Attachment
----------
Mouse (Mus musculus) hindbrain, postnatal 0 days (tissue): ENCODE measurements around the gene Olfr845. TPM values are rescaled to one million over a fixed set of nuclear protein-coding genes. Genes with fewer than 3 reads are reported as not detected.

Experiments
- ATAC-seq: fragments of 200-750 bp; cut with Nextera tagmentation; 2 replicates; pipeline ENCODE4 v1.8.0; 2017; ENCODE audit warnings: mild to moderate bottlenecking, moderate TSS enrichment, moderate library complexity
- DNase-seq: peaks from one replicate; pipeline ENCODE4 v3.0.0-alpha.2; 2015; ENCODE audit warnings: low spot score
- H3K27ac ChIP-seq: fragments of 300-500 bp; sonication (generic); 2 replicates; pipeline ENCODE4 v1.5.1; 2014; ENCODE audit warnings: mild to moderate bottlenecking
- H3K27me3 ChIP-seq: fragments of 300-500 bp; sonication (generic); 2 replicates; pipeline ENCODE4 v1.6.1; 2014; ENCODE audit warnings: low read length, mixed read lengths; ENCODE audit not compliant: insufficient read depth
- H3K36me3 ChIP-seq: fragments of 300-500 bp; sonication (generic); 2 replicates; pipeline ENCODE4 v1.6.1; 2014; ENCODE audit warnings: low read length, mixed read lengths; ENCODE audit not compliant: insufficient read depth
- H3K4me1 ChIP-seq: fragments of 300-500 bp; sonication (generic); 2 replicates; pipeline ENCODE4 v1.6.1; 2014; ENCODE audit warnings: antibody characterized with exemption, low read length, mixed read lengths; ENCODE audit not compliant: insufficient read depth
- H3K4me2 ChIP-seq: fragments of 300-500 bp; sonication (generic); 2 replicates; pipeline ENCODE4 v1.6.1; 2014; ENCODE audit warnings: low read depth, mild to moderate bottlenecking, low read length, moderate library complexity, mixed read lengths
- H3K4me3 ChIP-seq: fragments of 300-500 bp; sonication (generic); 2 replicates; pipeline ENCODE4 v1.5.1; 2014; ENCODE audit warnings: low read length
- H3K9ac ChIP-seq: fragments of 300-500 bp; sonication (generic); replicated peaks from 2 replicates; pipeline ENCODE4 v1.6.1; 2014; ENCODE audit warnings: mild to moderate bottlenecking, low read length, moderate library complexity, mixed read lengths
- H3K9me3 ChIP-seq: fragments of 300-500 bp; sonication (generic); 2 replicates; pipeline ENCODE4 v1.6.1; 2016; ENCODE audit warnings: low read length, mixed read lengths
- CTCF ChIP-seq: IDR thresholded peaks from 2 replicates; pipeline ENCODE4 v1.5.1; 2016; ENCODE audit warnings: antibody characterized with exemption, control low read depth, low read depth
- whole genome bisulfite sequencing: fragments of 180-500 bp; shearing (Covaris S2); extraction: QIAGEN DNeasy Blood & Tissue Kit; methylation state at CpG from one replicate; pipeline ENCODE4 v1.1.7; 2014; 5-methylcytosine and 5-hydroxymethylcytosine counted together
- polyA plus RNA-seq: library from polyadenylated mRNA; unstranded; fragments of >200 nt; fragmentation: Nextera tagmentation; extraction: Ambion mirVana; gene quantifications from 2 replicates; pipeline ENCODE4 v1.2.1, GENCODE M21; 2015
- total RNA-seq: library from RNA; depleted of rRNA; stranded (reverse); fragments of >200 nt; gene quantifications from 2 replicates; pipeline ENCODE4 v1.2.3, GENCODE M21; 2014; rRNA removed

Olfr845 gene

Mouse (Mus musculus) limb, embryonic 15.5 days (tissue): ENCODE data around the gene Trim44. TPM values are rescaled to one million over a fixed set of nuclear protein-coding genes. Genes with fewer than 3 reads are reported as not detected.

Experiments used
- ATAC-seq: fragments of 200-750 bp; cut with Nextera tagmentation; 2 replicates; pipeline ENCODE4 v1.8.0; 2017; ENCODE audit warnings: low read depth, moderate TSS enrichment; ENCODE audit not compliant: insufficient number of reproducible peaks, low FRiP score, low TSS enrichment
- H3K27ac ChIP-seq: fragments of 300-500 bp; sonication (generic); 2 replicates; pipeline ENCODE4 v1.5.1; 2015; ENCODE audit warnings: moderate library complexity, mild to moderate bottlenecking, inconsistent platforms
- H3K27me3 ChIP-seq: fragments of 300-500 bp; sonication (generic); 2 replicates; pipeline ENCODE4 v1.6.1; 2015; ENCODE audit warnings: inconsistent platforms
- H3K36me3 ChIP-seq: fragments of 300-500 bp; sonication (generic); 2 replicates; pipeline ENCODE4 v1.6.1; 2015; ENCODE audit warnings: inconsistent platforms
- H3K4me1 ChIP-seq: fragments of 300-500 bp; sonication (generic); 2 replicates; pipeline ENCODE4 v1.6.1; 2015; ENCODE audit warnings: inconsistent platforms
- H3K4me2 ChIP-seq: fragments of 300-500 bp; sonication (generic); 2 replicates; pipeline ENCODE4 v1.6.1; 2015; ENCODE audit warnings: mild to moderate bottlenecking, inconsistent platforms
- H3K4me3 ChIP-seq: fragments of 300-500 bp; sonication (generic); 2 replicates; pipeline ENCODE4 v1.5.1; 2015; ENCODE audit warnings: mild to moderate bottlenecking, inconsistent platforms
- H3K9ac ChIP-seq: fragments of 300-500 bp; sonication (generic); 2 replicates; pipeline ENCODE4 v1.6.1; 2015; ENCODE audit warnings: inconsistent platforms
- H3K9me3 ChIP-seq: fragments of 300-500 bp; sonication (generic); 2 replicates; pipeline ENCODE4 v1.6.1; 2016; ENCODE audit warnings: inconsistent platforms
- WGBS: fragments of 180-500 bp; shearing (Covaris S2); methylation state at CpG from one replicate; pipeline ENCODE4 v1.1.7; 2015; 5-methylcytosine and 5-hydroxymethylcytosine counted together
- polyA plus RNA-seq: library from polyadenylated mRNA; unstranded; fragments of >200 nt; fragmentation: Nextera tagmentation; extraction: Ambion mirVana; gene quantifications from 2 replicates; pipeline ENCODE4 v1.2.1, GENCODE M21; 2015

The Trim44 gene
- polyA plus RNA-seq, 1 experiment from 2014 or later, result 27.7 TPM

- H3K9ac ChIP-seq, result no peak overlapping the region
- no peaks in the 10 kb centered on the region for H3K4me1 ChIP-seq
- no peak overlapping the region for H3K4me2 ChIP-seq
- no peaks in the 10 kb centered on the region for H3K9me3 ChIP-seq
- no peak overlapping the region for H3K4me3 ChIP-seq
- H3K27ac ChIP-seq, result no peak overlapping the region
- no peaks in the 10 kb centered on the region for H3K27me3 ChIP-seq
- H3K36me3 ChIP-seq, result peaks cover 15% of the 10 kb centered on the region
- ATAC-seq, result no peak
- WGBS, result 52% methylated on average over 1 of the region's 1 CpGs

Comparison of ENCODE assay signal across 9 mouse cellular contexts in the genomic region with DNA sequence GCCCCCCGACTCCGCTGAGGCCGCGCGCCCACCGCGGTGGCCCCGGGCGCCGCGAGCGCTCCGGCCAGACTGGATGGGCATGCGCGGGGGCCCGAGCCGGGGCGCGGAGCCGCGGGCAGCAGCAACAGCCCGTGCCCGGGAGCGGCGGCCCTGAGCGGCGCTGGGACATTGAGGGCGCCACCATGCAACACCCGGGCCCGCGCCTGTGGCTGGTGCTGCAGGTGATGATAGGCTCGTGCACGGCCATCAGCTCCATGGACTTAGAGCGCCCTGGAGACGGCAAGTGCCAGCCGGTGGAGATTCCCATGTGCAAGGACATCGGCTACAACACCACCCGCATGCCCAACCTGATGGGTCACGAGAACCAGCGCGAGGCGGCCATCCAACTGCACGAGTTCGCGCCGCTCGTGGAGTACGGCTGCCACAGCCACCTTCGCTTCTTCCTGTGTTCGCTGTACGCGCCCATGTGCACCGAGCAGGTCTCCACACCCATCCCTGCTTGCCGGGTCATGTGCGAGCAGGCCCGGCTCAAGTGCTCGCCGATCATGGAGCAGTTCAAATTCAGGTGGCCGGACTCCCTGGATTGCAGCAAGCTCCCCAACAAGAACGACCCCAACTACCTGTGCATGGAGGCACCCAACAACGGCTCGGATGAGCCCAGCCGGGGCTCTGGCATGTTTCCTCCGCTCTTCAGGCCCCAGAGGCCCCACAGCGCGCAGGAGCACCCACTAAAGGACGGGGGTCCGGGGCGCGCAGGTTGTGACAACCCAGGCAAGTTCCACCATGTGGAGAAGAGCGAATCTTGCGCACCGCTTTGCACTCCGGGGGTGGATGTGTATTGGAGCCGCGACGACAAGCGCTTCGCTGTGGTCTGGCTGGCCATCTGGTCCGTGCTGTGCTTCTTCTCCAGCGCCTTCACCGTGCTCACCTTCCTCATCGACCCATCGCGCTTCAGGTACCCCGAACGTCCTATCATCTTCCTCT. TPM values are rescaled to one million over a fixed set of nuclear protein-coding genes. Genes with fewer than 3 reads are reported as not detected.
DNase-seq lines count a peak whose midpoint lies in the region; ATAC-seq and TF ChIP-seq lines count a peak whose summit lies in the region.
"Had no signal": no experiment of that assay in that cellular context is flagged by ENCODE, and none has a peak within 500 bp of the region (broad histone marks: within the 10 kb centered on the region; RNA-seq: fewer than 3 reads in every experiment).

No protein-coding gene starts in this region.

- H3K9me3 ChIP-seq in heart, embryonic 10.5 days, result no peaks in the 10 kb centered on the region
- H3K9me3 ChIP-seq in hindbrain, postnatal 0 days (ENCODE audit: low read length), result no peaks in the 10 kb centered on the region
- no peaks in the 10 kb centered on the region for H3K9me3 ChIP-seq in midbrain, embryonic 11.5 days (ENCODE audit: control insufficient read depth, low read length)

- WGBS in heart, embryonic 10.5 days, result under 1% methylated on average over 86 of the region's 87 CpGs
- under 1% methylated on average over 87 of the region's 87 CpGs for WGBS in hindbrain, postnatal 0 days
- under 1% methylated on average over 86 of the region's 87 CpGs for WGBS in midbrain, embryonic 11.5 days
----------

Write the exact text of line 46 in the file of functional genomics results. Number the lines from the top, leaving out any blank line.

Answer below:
No protein-coding gene starts in this region.